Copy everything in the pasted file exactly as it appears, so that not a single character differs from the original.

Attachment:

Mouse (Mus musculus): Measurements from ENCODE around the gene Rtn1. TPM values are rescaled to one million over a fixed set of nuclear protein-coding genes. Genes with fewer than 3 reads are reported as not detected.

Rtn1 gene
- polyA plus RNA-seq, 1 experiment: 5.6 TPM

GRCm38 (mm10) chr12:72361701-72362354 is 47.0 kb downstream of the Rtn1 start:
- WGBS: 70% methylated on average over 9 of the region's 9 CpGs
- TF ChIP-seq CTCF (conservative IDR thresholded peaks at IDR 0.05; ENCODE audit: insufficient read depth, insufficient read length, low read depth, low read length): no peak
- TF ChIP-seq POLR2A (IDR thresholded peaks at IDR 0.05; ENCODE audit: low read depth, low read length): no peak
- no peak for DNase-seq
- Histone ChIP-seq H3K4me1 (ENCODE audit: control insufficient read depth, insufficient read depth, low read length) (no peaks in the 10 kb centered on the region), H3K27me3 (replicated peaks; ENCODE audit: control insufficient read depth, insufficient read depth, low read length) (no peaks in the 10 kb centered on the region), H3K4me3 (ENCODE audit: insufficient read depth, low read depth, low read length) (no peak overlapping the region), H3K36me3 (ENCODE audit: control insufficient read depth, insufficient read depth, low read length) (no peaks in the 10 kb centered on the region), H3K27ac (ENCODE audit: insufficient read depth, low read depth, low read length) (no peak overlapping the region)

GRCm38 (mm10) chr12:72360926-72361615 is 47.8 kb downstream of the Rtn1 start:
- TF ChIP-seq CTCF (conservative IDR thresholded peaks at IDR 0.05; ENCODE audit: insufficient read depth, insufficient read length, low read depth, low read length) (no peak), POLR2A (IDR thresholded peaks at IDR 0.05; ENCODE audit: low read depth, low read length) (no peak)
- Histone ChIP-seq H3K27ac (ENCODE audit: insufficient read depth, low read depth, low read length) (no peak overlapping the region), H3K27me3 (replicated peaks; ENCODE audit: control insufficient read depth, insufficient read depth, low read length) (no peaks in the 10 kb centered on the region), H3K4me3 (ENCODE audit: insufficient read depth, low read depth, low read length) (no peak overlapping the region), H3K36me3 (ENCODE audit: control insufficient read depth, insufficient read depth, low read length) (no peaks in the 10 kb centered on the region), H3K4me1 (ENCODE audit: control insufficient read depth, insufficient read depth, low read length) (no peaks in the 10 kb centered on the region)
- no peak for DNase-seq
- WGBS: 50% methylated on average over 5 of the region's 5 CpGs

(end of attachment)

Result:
Mouse (Mus musculus): Measurements from ENCODE around the gene Rtn1. TPM values are rescaled to one million over a fixed set of nuclear protein-coding genes. Genes with fewer than 3 reads are reported as not detected.

Rtn1 gene
- polyA plus RNA-seq, 1 experiment: 5.6 TPM

GRCm38 (mm10) chr12:72361701-72362354 is 47.0 kb downstream of the Rtn1 start:
- WGBS: 70% methylated on average over 9 of the region's 9 CpGs
- TF ChIP-seq CTCF (conservative IDR thresholded peaks at IDR 0.05; ENCODE audit: insufficient read depth, insufficient read length, low read depth, low read length): no peak
- TF ChIP-seq POLR2A (IDR thresholded peaks at IDR 0.05; ENCODE audit: low read depth, low read length): no peak
- no peak for DNase-seq
- Histone ChIP-seq H3K4me1 (ENCODE audit: control insufficient read depth, insufficient read depth, low read length) (no peaks in the 10 kb centered on the region), H3K27me3 (replicated peaks; ENCODE audit: control insufficient read depth, insufficient read depth, low read length) (no peaks in the 10 kb centered on the region), H3K4me3 (ENCODE audit: insufficient read depth, low read depth, low read length) (no peak overlapping the region), H3K36me3 (ENCODE audit: control insufficient read depth, insufficient read depth, low read length) (no peaks in the 10 kb centered on the region), H3K27ac (ENCODE audit: insufficient read depth, low read depth, low read length) (no peak overlapping the region)

GRCm38 (mm10) chr12:72360926-72361615 is 47.8 kb downstream of the Rtn1 start:
- TF ChIP-seq CTCF (conservative IDR thresholded peaks at IDR 0.05; ENCODE audit: insufficient read depth, insufficient read length, low read depth, low read length) (no peak), POLR2A (IDR thresholded peaks at IDR 0.05; ENCODE audit: low read depth, low read length) (no peak)
- Histone ChIP-seq H3K27ac (ENCODE audit: insufficient read depth, low read depth, low read length) (no peak overlapping the region), H3K27me3 (replicated peaks; ENCODE audit: control insufficient read depth, insufficient read depth, low read length) (no peaks in the 10 kb centered on the region), H3K4me3 (ENCODE audit: insufficient read depth, low read depth, low read length) (no peak overlapping the region), H3K36me3 (ENCODE audit: control insufficient read depth, insufficient read depth, low read length) (no peaks in the 10 kb centered on the region), H3K4me1 (ENCODE audit: control insufficient read depth, insufficient read depth, low read length) (no peaks in the 10 kb centered on the region)
- no peak for DNase-seq
- WGBS: 50% methylated on average over 5 of the region's 5 CpGs